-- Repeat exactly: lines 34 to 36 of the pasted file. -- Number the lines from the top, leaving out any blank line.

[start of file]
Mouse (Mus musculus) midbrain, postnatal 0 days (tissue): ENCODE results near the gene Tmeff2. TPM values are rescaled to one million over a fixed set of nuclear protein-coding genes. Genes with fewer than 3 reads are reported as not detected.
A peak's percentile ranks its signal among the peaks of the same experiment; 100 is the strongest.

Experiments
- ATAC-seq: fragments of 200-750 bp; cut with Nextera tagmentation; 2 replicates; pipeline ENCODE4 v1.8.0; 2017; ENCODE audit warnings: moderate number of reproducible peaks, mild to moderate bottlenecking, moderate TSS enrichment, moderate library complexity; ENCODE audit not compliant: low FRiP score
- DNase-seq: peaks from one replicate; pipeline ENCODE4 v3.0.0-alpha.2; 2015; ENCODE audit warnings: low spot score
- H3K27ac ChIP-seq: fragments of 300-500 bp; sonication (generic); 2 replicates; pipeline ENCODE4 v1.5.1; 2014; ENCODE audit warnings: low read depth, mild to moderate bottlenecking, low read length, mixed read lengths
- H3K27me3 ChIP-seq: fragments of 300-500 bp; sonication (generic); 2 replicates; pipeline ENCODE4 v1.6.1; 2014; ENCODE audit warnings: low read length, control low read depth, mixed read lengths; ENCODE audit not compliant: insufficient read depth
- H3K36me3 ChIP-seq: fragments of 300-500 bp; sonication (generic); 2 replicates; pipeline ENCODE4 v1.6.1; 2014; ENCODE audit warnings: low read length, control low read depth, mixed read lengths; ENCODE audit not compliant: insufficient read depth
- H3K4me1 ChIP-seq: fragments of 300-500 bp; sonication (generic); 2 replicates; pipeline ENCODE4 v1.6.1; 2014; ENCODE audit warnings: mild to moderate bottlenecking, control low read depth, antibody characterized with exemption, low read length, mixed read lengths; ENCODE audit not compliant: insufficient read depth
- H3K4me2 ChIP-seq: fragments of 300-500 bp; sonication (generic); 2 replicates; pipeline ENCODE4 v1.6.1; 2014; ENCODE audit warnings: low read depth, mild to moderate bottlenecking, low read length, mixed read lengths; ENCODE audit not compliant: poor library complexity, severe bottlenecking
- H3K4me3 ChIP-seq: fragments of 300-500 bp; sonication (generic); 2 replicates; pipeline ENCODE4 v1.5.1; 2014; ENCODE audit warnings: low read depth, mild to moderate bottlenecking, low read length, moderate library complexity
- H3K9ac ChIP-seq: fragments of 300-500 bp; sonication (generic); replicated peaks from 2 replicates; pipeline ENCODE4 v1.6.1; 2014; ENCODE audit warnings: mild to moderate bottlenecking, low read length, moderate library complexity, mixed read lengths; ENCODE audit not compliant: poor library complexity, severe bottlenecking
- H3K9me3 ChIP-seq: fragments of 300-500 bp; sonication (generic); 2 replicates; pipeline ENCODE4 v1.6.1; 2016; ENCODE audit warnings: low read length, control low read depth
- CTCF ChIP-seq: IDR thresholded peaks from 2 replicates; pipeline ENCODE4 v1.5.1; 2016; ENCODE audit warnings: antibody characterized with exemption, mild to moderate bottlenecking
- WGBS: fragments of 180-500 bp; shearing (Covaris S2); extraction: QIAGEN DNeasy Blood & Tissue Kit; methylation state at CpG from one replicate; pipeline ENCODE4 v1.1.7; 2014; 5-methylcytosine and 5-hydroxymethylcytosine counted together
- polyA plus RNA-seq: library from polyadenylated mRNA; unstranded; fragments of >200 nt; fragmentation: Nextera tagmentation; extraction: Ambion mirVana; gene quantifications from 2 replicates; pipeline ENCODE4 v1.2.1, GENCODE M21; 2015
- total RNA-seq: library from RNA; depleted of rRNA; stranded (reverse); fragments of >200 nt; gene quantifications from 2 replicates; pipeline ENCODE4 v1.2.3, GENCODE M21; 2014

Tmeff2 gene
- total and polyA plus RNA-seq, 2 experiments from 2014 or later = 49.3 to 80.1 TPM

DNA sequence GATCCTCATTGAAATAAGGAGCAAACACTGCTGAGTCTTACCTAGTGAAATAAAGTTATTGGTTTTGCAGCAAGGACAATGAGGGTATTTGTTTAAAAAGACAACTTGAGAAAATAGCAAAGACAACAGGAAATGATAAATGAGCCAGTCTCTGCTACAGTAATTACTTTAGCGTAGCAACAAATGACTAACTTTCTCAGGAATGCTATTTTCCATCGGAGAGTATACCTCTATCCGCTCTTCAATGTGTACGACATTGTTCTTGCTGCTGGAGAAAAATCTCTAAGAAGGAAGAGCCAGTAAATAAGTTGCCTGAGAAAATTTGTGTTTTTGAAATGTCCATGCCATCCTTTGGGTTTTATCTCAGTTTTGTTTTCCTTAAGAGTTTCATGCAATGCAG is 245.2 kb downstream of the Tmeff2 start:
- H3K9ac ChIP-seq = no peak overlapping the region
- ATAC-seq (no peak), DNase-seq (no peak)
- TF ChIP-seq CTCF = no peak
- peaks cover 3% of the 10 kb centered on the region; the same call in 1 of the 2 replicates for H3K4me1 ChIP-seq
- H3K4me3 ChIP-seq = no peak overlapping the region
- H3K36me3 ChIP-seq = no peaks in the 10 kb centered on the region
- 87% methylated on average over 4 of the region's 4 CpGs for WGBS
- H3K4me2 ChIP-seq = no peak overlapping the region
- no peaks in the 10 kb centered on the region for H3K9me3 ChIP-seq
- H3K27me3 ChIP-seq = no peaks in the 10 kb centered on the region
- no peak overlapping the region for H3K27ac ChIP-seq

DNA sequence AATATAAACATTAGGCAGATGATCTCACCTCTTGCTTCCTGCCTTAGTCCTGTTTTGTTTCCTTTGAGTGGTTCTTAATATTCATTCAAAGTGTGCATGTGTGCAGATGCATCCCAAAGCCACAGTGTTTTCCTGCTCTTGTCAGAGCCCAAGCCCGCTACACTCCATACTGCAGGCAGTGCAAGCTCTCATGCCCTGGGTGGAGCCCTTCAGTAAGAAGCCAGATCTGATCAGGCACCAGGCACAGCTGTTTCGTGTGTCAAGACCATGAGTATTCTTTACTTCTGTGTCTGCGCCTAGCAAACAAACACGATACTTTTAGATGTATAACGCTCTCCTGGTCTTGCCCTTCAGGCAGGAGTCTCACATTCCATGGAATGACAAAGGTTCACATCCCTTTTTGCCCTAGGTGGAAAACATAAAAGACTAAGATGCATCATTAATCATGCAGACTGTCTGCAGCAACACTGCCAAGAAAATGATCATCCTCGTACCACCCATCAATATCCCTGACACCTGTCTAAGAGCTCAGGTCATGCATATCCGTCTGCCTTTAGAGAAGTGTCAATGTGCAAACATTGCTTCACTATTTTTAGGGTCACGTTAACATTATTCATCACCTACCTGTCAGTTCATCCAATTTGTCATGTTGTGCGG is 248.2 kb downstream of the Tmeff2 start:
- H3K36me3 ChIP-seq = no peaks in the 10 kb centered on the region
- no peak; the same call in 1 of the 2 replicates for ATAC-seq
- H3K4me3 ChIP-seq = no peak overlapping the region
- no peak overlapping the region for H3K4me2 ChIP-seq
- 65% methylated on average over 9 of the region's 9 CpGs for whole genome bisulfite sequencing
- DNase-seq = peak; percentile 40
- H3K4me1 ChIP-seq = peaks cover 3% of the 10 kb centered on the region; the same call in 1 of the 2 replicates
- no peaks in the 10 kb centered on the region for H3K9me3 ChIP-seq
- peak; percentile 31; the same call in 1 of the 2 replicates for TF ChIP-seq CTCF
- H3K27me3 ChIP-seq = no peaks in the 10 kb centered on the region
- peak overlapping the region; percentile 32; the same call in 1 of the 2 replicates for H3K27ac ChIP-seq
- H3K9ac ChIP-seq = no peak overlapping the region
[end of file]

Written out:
- no peak; the same call in 1 of the 2 replicates for ATAC-seq
- H3K4me3 ChIP-seq = no peak overlapping the region
- no peak overlapping the region for H3K4me2 ChIP-seq